I’m also grateful for the work that others entrusted to me this year, quite a wondrous collection of projects that, magically, arrived at the just-right time in my own creative life and process.

Each brought with it a powerful lesson about mutual cooperation and reciprocity. I have known that creative process embodies this spiritual principle, and hope to one day create a book about how creativity and spirit work together in our lives as forces that shape each other, and us.

The first of these gifts arrived in February, when musicians Randy Armstrong and Volker Nahrmann of Unu Mondo asked whether I’d serve as a sort of word custodian for the liner notes of their newest work, Beyond Borders. I have loved their music for so long. It has, most truly, been a soundtrack of my life and work. The ice-cream experience in this for my spirit is that all through the concluding stages of my own work-in-progress, I had this out-of-this-world music to accompany me. It literally transported me to the very last pages of my book. Some days, I know it was the push, or pull, that got me there, helped me remember to let my mind go quiet so that something could be born through my heart.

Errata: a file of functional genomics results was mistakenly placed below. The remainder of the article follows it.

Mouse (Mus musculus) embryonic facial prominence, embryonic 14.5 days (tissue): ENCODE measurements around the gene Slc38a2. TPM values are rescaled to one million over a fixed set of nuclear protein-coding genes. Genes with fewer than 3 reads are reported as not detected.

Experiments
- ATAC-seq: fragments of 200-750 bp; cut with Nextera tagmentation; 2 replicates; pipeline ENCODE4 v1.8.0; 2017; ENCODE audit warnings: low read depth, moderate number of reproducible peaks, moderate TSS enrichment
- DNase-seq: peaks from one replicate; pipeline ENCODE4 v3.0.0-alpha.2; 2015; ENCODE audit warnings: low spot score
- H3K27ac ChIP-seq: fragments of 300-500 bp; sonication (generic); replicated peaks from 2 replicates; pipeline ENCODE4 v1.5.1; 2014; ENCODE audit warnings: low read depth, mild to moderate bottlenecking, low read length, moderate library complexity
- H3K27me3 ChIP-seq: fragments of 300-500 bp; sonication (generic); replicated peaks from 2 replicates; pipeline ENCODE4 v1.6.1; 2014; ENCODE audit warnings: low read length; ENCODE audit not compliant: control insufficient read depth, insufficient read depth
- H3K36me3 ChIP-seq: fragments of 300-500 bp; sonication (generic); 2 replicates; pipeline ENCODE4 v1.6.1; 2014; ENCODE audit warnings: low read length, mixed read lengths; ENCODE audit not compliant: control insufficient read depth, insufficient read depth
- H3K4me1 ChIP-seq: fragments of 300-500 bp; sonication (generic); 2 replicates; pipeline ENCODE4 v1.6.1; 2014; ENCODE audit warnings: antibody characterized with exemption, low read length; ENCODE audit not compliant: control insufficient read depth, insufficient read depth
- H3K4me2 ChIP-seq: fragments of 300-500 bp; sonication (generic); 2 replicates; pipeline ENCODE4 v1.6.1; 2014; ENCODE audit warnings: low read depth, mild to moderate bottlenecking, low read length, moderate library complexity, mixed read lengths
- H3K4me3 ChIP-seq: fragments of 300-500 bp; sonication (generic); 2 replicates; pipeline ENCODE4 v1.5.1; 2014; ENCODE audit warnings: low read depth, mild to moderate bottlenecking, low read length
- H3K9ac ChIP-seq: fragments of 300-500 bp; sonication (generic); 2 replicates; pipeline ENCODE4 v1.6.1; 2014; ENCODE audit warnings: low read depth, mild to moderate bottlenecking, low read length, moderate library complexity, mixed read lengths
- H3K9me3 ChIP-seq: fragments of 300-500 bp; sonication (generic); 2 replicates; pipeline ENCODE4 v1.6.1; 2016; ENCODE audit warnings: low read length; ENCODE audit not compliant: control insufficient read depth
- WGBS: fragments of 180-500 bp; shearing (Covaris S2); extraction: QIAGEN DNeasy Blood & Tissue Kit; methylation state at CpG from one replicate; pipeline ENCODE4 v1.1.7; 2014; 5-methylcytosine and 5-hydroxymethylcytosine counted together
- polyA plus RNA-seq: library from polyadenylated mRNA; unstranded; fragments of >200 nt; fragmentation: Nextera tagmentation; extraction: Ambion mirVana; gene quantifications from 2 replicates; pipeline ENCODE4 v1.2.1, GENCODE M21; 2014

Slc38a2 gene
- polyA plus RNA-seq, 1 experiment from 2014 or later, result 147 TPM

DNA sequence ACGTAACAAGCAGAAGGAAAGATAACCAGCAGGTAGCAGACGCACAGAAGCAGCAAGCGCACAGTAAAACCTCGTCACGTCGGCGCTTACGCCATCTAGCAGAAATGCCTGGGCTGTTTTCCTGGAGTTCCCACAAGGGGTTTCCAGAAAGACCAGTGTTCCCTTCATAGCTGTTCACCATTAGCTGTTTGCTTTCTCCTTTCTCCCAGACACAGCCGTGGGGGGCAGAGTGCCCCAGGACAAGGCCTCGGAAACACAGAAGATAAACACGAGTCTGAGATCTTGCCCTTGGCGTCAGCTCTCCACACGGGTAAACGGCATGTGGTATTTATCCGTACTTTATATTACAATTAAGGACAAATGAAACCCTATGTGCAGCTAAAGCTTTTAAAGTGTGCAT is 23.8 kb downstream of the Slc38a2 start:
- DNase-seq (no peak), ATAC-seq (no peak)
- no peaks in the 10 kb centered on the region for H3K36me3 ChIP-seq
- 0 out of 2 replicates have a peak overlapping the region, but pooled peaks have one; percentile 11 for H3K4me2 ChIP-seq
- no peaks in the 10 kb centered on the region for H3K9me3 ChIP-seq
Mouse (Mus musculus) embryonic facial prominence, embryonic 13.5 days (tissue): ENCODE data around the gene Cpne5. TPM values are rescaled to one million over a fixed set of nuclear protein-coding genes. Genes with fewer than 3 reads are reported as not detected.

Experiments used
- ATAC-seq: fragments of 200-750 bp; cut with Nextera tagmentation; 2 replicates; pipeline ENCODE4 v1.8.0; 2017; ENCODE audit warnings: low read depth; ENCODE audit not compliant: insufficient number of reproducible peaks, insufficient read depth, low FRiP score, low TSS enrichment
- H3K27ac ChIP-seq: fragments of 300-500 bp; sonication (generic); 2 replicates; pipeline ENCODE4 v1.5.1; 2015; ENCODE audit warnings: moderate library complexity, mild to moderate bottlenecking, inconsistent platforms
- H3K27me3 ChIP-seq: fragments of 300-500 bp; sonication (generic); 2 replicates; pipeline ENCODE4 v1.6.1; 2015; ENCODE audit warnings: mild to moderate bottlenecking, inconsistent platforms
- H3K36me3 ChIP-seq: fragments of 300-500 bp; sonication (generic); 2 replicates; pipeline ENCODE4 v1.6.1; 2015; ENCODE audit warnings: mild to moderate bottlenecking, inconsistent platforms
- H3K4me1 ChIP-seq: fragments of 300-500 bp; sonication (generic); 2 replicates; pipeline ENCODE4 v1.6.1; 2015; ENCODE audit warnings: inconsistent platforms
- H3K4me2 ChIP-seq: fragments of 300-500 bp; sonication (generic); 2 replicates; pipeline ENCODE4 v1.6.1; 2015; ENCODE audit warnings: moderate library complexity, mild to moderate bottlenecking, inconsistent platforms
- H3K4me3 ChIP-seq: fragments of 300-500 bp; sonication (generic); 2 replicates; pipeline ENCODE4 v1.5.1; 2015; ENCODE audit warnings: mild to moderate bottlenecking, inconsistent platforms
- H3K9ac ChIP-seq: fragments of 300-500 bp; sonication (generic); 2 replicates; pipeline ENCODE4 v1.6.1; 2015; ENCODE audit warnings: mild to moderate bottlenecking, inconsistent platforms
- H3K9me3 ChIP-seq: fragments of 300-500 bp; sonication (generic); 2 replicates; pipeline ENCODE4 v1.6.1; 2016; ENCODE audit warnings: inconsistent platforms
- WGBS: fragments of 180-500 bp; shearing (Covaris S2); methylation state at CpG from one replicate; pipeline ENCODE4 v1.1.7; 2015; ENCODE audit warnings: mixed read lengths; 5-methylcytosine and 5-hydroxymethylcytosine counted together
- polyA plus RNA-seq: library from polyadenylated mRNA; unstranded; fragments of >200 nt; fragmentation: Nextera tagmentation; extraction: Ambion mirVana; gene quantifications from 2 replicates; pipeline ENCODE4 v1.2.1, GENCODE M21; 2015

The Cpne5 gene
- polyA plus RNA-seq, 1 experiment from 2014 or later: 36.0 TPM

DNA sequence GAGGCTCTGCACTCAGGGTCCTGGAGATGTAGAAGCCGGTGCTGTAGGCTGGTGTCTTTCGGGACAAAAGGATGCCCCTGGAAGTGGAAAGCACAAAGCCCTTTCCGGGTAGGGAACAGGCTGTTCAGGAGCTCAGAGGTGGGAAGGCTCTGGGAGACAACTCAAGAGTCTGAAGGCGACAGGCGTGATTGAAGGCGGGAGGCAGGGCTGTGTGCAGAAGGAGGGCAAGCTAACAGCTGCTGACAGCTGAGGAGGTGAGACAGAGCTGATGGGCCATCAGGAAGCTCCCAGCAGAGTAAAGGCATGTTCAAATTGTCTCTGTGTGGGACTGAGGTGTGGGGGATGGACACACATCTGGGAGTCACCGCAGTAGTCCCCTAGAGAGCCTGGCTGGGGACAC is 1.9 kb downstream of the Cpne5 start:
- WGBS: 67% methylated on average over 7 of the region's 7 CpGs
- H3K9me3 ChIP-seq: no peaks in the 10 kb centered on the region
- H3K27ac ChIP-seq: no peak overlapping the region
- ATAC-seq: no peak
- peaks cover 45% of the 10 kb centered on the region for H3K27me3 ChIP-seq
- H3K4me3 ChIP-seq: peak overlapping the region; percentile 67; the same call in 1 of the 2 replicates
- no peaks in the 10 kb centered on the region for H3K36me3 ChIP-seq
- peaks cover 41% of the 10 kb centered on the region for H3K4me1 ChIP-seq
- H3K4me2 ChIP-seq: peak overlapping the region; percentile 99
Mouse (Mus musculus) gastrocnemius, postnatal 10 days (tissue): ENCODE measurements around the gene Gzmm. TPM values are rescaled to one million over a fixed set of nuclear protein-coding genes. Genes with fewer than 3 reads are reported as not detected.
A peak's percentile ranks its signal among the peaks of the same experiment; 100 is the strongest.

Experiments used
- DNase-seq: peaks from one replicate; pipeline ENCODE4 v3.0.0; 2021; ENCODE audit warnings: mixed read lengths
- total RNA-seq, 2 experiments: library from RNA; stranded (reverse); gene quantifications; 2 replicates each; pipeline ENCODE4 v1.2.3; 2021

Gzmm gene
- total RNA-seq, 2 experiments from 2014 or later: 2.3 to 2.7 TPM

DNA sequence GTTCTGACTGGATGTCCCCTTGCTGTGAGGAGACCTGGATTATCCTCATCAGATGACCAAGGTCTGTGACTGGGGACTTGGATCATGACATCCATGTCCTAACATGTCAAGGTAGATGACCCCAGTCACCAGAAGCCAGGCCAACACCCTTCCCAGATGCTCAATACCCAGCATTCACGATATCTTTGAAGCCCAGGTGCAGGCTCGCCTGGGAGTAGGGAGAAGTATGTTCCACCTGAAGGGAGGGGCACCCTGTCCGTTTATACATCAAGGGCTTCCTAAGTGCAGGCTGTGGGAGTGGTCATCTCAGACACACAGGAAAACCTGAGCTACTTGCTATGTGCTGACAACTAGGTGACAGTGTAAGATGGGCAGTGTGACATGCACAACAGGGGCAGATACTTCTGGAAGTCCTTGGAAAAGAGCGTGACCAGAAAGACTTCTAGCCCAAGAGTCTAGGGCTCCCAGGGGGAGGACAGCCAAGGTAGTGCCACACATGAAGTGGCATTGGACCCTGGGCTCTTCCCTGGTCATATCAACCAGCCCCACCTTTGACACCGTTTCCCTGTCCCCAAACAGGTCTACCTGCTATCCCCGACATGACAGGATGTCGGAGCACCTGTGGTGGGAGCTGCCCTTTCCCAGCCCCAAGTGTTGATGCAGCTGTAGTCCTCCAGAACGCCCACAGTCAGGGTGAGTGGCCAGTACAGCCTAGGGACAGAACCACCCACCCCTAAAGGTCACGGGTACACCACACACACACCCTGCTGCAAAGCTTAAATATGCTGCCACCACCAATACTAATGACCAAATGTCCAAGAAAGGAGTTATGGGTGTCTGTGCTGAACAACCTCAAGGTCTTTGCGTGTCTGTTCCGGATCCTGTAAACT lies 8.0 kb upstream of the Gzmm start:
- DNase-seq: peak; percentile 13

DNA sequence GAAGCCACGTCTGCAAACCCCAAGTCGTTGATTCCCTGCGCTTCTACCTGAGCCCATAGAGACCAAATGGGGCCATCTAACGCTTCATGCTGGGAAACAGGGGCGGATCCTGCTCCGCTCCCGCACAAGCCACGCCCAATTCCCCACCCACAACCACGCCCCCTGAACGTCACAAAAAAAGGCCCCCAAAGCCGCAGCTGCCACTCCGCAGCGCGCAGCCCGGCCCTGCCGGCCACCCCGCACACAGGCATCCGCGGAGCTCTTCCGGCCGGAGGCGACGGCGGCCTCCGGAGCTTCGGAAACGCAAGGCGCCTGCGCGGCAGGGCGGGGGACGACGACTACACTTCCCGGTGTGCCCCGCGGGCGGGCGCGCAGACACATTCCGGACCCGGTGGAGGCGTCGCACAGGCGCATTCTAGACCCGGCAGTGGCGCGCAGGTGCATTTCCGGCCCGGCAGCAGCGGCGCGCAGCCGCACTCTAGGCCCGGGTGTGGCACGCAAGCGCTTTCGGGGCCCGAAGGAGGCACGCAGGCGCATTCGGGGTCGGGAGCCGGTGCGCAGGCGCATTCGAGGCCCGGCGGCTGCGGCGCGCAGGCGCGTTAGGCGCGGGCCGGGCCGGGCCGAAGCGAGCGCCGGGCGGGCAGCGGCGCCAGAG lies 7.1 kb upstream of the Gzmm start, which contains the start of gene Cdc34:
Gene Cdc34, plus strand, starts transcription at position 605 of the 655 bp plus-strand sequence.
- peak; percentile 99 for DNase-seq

Then a longtime writer friend, V L Towler, extended the opportunity to be a sort of doula as she brought her novel, Severed,  to completion. I knew the minute that she asked that this was a part of my own blueprint’s grace. Stage by stage, I have been humbled as I watched the level of dedication, consecration, and resilience she has shown as her work comes whole. I’ll thank divine bounty forever that she is the particular company that my fiction-writing self has received on the last leg of my book’s journey.

And, when a season of dark nights rose up like storms, another writer arrived with perfect timing to bring remedy, and offer me yet another chance to serve. Phyllis Peterson’s words reached right into my heart, as they had when I first heard her speak nearly 20 years ago, telling the truth without fear — or beyond it, at least. The arrival of her Authority of Self manuscript at this juncture in my life, and that of my own book, reminded me that when life can look the darkest, God sends the brightest messages of hope and mercy.

And last, but impossible to be anything but most, dear Larry Gray, those little intervals you invited me to spend with your text may just have saved me from my biggest problem and challenge: my insistent self.

Each day, as your beautiful beads pass through my fingers now, my prayerful heart soars in gratitude.